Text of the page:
B.C. Securities Commission is dealing with a different Panama papers case

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      This morning at 11 a.m. Pacific daylight time, there will be more revelations from the Panama Papers.

      At least 625 Canadians will be among the more than 200,000 holders of offshore accounts whose identities will be made public.

      A searchable online database will disclose the names of directors and shareholders in companies linked to Mossack Fonseca. It's a Panama-based law firm that has been helping wealthy people keep offshore investments secret, including friends of Russian president Vladimir Putin and the father of British prime minister David Cameron.

      Meanwhile, a different Panama papers case has captured the attention of the B.C. Securities Commission.

      At the centre of it is the son of Gordon Fisher, president of Pacific Newspaper Group, which publishes the Vancouver Sun and Province.

      Last November, B.C.'s securities regulator issued a notice of hearing against Glynn David Fisher and Taylor Kennedy Housser in connection with a Panamanian-based company called Verdmont Capital S.A.

      Glynn David Fisher is cofounder, director, and president. He was a B.C.-registered investment adviser from 1994 to 1997.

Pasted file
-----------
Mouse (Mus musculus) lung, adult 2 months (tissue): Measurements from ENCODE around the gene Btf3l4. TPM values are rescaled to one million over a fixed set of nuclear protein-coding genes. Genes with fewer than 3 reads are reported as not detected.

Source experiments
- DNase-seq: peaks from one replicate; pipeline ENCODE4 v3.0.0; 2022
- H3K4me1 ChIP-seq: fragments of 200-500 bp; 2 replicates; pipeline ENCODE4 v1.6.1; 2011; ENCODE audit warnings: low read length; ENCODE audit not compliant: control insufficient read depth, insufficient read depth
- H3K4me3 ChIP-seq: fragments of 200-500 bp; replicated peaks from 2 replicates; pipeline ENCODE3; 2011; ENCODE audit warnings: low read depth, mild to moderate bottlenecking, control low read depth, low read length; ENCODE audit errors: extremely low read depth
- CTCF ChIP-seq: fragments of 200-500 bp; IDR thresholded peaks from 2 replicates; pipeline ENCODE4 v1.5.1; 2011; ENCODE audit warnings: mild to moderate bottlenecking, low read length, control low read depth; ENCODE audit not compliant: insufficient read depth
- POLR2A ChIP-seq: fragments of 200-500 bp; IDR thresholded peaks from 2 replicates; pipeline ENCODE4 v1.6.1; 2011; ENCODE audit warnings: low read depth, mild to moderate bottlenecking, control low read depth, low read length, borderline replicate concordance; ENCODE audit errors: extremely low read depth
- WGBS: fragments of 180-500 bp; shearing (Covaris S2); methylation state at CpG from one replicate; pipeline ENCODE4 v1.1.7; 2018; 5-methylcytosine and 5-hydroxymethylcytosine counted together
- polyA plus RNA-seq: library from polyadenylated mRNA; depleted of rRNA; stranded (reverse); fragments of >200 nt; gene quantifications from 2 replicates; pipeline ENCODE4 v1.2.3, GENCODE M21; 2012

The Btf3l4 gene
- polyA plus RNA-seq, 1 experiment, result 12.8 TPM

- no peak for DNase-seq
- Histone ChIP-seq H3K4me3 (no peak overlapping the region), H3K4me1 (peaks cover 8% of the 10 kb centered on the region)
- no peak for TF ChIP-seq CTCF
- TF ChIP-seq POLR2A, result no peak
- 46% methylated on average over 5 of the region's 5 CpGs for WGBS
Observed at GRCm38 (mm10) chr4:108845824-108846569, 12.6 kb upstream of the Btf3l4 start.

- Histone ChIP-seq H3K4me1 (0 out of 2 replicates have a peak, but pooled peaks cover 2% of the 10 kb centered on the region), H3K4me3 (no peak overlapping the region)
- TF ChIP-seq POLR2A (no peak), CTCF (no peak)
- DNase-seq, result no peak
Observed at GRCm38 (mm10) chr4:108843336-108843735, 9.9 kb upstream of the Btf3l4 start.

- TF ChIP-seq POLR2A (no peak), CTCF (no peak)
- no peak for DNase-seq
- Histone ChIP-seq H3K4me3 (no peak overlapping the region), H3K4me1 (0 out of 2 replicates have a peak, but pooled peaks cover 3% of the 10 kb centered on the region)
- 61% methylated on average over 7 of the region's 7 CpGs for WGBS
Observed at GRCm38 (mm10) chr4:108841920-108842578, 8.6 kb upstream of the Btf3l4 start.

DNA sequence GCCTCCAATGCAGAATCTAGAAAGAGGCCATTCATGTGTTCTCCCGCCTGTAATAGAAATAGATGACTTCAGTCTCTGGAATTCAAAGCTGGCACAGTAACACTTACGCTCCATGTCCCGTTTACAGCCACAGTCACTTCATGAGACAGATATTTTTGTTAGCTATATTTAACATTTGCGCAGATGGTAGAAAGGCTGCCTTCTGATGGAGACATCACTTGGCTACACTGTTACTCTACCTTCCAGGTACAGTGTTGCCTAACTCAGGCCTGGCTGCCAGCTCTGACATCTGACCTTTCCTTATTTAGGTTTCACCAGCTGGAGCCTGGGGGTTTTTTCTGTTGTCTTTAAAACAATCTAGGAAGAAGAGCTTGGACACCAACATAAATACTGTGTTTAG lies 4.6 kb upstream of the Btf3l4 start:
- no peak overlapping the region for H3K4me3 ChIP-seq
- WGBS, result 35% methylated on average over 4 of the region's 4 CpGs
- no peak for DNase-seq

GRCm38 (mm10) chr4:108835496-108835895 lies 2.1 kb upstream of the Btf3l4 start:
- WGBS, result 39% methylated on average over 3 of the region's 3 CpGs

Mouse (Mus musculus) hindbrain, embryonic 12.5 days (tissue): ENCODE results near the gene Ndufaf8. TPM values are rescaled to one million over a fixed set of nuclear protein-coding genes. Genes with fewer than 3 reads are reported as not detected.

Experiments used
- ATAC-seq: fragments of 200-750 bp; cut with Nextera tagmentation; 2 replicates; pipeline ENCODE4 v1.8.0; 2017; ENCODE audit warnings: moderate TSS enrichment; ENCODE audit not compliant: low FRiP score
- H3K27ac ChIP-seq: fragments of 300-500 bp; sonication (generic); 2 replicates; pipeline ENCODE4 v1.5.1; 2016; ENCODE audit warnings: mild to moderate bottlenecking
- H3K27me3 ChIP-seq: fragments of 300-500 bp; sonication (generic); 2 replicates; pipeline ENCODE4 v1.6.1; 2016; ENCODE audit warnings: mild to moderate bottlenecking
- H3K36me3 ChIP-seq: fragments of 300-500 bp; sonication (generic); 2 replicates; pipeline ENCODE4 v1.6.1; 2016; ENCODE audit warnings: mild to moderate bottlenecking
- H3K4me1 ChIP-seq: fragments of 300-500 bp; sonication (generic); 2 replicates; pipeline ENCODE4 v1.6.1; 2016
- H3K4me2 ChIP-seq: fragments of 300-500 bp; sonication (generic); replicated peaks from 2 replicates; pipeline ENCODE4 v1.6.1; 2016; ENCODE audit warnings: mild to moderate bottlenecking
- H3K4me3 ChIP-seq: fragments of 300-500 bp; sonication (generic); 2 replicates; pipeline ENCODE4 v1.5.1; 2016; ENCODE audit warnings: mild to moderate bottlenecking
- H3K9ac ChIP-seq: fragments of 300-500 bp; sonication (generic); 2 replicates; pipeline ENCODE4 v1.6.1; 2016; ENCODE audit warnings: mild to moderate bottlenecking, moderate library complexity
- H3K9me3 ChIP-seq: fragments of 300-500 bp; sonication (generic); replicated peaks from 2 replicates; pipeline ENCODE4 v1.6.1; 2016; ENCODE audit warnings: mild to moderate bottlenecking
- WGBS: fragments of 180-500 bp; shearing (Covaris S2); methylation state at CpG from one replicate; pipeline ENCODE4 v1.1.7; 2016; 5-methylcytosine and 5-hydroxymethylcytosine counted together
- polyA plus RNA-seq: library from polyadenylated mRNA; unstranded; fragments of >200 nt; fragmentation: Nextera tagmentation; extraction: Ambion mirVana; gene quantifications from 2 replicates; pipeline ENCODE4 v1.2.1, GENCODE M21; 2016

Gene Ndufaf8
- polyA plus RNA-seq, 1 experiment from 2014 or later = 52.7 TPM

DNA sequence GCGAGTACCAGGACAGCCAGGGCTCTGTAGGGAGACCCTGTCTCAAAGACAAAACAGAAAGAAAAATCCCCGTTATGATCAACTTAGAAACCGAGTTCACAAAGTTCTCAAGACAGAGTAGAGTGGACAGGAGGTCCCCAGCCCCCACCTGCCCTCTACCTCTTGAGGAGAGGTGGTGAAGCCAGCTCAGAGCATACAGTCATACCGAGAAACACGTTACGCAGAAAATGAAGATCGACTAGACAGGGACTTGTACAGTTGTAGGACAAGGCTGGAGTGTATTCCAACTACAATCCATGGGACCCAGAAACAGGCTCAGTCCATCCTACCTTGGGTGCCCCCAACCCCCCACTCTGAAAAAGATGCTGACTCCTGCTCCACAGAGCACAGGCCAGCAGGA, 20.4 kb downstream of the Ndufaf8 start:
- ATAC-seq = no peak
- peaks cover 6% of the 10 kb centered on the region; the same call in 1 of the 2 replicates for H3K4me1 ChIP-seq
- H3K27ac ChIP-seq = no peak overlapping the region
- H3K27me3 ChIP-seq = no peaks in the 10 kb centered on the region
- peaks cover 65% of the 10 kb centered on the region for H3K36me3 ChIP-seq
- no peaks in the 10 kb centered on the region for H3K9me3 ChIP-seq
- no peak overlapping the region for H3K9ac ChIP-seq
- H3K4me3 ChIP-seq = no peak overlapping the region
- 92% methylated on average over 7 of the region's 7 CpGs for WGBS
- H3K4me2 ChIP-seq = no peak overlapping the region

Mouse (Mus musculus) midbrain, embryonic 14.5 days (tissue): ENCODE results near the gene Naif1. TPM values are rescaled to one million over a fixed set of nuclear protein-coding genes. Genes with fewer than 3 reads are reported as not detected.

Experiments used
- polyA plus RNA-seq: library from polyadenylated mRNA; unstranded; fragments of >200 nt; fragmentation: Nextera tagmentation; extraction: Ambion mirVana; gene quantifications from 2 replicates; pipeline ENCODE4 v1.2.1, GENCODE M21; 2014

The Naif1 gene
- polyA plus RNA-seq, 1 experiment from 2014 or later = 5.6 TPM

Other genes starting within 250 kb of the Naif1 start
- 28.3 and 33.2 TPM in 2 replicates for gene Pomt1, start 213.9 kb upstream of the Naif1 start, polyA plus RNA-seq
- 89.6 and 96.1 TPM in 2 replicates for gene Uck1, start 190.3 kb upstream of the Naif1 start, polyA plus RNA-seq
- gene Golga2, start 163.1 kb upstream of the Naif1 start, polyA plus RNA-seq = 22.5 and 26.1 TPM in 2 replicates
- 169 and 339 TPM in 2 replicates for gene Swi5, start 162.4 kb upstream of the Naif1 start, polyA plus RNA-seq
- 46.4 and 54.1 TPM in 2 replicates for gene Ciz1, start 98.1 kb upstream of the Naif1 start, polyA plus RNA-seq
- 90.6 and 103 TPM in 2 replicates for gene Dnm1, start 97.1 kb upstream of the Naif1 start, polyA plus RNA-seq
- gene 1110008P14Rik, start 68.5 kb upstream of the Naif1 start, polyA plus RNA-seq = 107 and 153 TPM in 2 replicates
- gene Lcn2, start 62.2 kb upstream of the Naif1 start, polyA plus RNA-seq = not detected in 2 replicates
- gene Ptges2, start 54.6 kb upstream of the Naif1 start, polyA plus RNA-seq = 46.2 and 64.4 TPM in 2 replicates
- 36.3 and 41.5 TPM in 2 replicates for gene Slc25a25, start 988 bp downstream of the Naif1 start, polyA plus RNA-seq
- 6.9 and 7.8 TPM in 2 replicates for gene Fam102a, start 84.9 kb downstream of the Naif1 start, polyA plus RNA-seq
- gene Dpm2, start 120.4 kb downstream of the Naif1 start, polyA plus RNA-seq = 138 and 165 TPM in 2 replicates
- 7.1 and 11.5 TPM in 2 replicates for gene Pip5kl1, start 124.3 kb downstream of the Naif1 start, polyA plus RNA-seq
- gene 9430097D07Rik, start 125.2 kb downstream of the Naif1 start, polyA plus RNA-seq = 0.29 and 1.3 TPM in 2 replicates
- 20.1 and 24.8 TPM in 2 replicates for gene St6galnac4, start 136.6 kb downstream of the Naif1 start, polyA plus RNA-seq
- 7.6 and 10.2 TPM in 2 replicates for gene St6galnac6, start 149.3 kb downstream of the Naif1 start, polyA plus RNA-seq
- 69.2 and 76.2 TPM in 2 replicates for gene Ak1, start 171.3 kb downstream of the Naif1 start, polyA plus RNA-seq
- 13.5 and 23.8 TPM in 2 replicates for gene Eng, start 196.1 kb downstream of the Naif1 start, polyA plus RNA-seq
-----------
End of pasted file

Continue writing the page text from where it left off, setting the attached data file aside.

Housser is a cofounder, director, and secretary of Verdmont, and was a B.C.-registered investment adviser from 1994 to 1998.

      "BCSC staff alleges that Verdmont offered its services through its website without prominently posting a disclaimer that expressly identifies the foreign jurisdictions in which the offering or solicitation is qualified to be made, and failed to take reasonable precautions not to sell to B.C. residents," the commission stated in a November 18 news release. "In doing so, staff maintains Verdmont held itself out as being in the business of trading and advising in securities, and carried out both activities without being registered to do so."

      Verdmont Capital is in voluntary liquidation, according to its website.

      The news release mentioned the existence 112 brokerage accounts with Verdmont for more than 100 B.C. residents. The commission has alleged that the company collected approximately $1.5 million in fees and commissions from the most active B.C. accounts.

      "BCSC staff maintains that by trading in securities on behalf of over 100 B.C. residents without being registered, Vermont, Fisher and Housser breached securities laws pertaining to registration requirements," the commission stated in the news release.

      None of the allegations have been proven. The Verdmont Capital website has announced that it is in "voluntary liquidation".

      "If you are a client, please contact us as soon as possible to arrange the closure of your account and the delivery of your assets," it states.

      A B.C Securities Commission hearing is scheduled in late November.